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Trophy Tomato

Trophy Tomato

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Trophy Certified Naturally Grown Seed

95 days, indeterminate — In our search for important historical varieties to preserve and protect for future gardeners to enjoy, 'Trophy' is one that has been on our "To Do List" for years. The regular leaf vines of 'Trophy' produce good amounts of medium-sized, four to twelve ounce, flattened-globe to oblate shaped red colored fruit. The fruit are also firm, solid but juicy, and mildly sweet. A good variety for processing and fresh slicing.

Beginning in 1847[3] Dr. Hand, a physician from Baltimore County, began experimenting with tomato hybridization. It is said that 'Trophy' is the result of crossing 'Large Red' with 'Early Red Smooth'[9,10] followed by twenty-three years of selecting and stabilizing. This work culminated in a distinctly new type of tomato that was of considerable merit for the time. In details now clouded by time, Dr. Hand’s lawyer son, T. J. Hand[5,9] supplied seed to well-known horticulturalist, sanitary engineer, and author,[2] Col. George E. Waring, Jr.[4,5,11] of Rhode Island.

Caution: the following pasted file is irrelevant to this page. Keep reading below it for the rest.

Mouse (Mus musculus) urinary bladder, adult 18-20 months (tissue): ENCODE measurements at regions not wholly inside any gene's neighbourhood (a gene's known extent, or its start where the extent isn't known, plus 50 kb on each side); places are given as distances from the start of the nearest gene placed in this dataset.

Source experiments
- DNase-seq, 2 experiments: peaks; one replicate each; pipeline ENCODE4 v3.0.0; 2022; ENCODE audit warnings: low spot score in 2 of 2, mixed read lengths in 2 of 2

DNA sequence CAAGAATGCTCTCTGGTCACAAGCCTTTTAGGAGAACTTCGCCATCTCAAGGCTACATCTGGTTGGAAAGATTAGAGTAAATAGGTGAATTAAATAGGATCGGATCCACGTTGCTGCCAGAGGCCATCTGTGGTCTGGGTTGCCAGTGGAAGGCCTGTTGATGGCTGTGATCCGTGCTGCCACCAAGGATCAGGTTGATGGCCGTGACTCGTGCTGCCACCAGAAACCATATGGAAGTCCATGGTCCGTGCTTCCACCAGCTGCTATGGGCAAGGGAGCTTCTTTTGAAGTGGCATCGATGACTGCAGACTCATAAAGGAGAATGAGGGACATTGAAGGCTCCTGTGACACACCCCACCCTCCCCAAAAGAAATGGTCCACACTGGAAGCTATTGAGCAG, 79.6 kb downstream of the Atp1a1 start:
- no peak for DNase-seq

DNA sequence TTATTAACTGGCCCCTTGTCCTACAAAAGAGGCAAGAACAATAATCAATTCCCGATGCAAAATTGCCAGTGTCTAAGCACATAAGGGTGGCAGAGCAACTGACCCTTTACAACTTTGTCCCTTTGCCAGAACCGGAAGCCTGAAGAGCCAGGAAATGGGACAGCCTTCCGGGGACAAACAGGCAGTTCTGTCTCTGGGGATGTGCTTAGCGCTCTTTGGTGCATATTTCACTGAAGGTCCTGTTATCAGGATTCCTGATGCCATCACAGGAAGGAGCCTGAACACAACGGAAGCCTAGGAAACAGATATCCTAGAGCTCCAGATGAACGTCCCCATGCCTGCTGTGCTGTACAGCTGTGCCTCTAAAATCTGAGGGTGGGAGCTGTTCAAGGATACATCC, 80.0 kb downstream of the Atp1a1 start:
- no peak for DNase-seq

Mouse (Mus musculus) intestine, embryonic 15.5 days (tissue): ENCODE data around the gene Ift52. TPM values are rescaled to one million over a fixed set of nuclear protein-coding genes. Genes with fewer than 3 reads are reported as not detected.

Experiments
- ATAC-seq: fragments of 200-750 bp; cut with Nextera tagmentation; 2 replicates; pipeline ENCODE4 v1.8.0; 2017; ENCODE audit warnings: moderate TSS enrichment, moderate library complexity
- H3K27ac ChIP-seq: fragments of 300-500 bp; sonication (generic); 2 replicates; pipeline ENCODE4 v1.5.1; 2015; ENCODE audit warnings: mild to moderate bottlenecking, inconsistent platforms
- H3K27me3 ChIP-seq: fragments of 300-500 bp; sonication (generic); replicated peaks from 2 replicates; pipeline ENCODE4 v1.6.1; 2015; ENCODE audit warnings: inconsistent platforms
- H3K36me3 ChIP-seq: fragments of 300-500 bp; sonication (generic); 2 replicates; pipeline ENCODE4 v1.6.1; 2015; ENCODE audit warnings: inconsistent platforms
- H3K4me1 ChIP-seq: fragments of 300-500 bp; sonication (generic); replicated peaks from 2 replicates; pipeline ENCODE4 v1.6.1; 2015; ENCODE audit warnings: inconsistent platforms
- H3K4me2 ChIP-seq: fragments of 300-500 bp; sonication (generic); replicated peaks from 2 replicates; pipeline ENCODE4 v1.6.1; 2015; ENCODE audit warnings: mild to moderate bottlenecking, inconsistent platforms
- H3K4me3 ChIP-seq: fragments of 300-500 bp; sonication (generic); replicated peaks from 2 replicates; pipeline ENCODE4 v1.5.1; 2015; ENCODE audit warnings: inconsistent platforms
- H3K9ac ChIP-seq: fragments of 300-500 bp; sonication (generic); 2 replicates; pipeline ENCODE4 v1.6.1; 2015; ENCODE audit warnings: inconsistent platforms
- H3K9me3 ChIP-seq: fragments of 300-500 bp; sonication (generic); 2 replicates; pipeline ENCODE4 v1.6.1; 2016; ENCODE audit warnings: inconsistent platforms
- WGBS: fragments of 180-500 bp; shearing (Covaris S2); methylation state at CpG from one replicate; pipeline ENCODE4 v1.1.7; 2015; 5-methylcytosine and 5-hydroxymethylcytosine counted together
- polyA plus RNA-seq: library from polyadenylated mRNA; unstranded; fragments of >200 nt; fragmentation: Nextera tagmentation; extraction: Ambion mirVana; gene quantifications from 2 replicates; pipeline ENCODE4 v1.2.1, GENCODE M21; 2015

In an unusual method for introducing a new plant variety, Col. Waring, a regular contributor and advertiser in the popular "American Horticulturist" magazine, promoted a national competition. With hopes of winning a one-hundred dollar prize for raising the best 'Trophy' fruit, entrants purchased seeds for twenty-five cents each or packets of twenty seeds for five dollars.[4,5] (For a modern perspective, that five dollars in 1870 is equivalent to $87.78 in 2016.)[8]

With national exposure, people planting it all over the country, and peer reviews by famed seedsmen (see Peter Henderson's article below), by the winter of 1871, the 'Trophy' tomato had been produced in such quantities as to find it listed in many of the major seed company catalogs. American Agriculturist magazine even worked out a deal with Colonel Waring whereby subscribers would receive a packet of 'Trophy' seeds as a premium for new or renewed subscriptions.[7] It remained very popular from 1872 until about 1926[12] and is said to be involved in the parentage of most varieties introduced over the following twenty-five years.[9]

Our seed stock was grown out from seed obtained from the Seed Savers Exchange whose original sample was from USDA accession number PI 636255. Each packet contains approximately 20 seeds.
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